Speaking on the nuts and snack maker’s Q3, 2012 earnings call yesterday, CEO Brian Driscoll said: “This extraordinary brand [Kettle] continues to have potential for top-line growth and margin expansion.
“However, for Kettle US, the prior strategy to rapidly accelerate growth and mainstream penetration relied heavily on inefficient discounting. This approach to top-line growth was inconsistent with Kettle's premium positioning and was margin dilutive.”
More brand equity inspired activity and innovation with less discounting
Kettle Chips, which were the first potato chips in the US to be certified non-GMO by the non-GMO project, have “natural, authentic and premium quality credentials”, he added.
“We believe that this brand can grow, expand and maintain its inherent premium price positioning best by staying true to and investing into what it stands for. So… we've already begun to refine our Kettle brand marketing strategy, which features more brand equity inspired activity and innovation with less discounting.
“We've reduced our promotional spending on Kettle from last year and yet, in the most recent 12 weeks scanning period in US grocery, Kettle grew its non-promoted sales 14.9% and gained 50 basis points of market share in non-promoted retail sales dollars.”
He added: “The approach we want to take though is one that provides us with the potential of being more margin accretive and more true to what the brand stands for and not try to grow on an accelerated basis, relying on discounting to do it, because I don't think that's sustainable.”
The white space opportunity on Kettle is significant
But Diamond would also invest in innovation behind the Kettle brand, he said. “Natural savory snacks… have been expanding at a 20% growth rate as consumers continue to look for better for you snacks with a great taste profile. This is an area where the Kettle brand promise could potentially play more broadly.
“The white space opportunity on Kettle, we believe, is significant. We don't have a great presence in our single-serve offerings, and we don't have great distribution in big parts of the country.”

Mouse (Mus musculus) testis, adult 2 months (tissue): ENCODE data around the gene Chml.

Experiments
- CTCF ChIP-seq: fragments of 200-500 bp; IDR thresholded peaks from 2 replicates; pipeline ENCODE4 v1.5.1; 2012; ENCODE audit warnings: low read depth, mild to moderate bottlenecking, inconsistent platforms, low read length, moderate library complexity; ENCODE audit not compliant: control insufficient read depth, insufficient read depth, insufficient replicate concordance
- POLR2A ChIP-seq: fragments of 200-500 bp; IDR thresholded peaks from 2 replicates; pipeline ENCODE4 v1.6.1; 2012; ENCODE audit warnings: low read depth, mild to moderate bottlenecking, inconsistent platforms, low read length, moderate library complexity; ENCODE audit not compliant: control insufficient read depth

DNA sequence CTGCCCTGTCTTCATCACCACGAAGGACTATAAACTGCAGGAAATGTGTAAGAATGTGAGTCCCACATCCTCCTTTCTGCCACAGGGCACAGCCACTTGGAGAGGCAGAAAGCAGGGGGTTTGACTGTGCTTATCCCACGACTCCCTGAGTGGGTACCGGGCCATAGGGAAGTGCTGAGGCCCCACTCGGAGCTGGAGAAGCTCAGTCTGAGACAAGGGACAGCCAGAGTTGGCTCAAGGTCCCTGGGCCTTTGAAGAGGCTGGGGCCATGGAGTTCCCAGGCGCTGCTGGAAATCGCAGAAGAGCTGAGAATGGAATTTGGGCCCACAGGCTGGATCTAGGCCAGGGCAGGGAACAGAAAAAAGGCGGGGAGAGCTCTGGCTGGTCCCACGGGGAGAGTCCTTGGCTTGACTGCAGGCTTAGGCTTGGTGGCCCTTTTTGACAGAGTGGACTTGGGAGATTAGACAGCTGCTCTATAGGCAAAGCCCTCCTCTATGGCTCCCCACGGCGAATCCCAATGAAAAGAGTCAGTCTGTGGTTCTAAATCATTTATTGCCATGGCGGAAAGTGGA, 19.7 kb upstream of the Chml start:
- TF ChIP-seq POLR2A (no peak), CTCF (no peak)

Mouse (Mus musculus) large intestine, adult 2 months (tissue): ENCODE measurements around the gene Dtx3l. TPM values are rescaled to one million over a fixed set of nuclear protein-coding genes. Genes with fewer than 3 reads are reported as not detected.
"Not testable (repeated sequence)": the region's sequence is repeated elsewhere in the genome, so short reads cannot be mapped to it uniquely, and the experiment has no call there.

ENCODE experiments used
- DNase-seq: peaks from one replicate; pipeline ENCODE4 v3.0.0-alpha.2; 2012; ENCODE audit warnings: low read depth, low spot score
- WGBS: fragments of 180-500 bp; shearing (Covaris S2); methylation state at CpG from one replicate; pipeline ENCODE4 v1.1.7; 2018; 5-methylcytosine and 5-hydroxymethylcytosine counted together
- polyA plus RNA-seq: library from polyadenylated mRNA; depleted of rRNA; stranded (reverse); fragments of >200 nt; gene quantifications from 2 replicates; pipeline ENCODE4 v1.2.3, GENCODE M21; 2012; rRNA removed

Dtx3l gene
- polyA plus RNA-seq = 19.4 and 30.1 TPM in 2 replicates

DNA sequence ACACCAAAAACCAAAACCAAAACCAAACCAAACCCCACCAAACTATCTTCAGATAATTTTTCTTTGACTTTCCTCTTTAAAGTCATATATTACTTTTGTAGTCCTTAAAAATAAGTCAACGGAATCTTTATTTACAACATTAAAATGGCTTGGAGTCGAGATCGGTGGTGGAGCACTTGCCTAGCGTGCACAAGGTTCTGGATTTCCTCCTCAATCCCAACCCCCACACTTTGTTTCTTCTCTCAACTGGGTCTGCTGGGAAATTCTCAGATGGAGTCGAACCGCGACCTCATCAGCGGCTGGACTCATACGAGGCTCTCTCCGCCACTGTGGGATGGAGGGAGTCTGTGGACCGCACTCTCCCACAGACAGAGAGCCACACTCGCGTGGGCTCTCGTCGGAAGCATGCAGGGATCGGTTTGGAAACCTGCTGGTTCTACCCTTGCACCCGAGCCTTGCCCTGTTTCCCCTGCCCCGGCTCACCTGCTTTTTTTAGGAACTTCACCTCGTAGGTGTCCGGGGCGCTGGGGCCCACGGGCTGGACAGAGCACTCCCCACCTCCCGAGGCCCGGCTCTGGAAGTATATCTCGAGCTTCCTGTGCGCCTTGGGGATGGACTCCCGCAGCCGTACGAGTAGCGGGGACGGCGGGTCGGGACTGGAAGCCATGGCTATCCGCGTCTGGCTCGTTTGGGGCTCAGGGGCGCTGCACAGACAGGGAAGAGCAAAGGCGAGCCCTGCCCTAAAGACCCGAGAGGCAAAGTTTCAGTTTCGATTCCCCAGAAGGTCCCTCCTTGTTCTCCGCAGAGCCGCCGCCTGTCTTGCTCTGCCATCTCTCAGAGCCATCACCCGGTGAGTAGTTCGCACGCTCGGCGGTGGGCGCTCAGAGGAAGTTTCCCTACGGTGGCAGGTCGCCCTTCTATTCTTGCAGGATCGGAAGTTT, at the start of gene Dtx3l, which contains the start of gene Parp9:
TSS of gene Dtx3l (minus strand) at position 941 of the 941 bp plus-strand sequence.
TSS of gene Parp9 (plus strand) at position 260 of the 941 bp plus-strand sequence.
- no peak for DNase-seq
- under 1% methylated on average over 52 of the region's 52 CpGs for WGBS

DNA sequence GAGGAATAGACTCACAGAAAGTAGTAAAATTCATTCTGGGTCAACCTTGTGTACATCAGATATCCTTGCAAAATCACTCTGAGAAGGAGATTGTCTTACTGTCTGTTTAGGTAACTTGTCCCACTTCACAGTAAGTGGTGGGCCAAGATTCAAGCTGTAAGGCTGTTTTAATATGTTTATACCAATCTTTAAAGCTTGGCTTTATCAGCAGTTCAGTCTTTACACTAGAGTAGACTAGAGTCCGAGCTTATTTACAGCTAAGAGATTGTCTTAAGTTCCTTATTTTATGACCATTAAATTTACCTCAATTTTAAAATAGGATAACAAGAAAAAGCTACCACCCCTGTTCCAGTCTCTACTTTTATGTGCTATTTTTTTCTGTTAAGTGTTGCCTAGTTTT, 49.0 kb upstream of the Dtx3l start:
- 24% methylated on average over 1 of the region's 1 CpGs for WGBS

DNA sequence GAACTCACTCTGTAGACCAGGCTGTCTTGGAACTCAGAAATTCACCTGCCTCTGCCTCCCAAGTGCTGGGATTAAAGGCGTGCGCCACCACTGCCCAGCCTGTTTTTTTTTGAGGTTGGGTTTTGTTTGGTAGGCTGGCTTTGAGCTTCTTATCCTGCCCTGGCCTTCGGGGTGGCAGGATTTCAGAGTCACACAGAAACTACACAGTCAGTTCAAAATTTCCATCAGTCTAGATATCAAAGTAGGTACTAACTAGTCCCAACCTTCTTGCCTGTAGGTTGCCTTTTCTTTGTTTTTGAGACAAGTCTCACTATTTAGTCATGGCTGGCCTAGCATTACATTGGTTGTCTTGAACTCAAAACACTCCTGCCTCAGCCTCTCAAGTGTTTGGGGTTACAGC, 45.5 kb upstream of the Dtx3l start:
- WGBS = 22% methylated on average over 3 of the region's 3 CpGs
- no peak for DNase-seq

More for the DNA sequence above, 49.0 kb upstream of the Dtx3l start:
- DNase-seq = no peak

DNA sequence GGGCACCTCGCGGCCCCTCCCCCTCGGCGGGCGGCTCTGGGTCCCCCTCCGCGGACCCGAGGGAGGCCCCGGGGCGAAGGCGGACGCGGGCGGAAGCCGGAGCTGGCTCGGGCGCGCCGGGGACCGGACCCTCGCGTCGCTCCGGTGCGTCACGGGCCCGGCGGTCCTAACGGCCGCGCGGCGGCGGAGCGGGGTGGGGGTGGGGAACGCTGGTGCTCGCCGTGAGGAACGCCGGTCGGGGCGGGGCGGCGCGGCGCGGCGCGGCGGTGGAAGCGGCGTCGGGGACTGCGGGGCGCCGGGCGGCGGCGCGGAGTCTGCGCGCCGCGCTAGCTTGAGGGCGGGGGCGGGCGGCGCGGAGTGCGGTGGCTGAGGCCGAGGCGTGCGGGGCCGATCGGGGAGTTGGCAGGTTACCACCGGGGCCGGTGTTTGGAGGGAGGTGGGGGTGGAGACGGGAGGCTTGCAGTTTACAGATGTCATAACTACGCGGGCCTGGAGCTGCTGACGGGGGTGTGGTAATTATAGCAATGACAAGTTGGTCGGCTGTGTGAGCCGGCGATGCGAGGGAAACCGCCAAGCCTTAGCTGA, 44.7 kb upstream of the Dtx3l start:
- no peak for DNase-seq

Chief marketing officer Andrew Burke said last year’s “high-end discounting, high-end couponing” had “subsidized current users and then brought the wrong households into the category and into our brand”.
He added: “So what our focus is going forward is what you'll see from us is you'll see us get much more targeted with that spend to make sure that we're bringing in the right households into the category and into the brand”.
Emerald nuts: Less is more
There will also be a strategy change for Emerald nuts, revealed Driscoll.
“Our prior focus on driving growth through heavy promotional spending and SKU proliferation significantly impacted the financial contribution of the brand.”
Meanwhile, investments in packaging and product innovation “did not translate into premium price realization and the rapid volume build never achieved acceptable scale of economies”, he admitted.
“Therefore, we have made a significant shift in strategy and are confronting these issues with a number of measures which include a more streamlined and differentiated portfolio positioning, which leverages our more competitively advantaged offerings like Cocoa and Vanilla Roast Almonds, Sweet and Salty Mixed Nuts and 100-calorie packs.”
The firm will also cut more than 170 SKUs “which, while representing less than 20% of the brand's revenue, comprised approximately 65% of the SKUs”, he revealed.
“While the brand is getting smaller, our goal is for Emerald to play an important and innovative role in the category.”
Pop Secret: A standout performer
However, Pop Secret popcorn had put in a strong performance in fiscal 2012 to date, said Driscoll.
“Pop Secret is our standout performer in the first 3 quarters of fiscal 2012. This brand has delivered both greater financial contribution and has grown its market share by 220 basis points versus a year ago.
“To build on this momentum, there remain many opportunities to enhance this performance, including improved net price realization, distribution growth and expansion and increased levels of innovation.”
Financial update: Diamond has now restated accounts for 2010 and 2011
Last year, Diamond saw its shares plummet after improper accounting was revealed in its walnut business. After a three-month investigation, an audit committee found that $80m of payments to growers were unaccounted for, leading the company to remove its CEO Michael Mendes and CFO Steven Neil.
The accounting scandal was also cited as a reason for the collapse of Diamond’s $2.35bn bid for Pringles, which was snapped up by The Kellogg Company instead.
However, the company has now restated its accounts for 2010 and 2011, said Michael Murphy, acting chief financial officer.
“Adjusted EBITDA for the restated fiscal 2011 was $111.5m, compared to $146.2m as previously reported and $68.2m as restated in fiscal 2010 versus $84.9m as previously reported.”
In the first three quarters of fiscal 2012, net sales were up 3.5% to $757 million, he said. “Snack sales overall were up 10%. Culinary sales were up 11%, primarily due to higher pricing. International Non-retail sales were the largest drag to the top-line performance as they were down 47.7% [owing to Walnut supply issues].”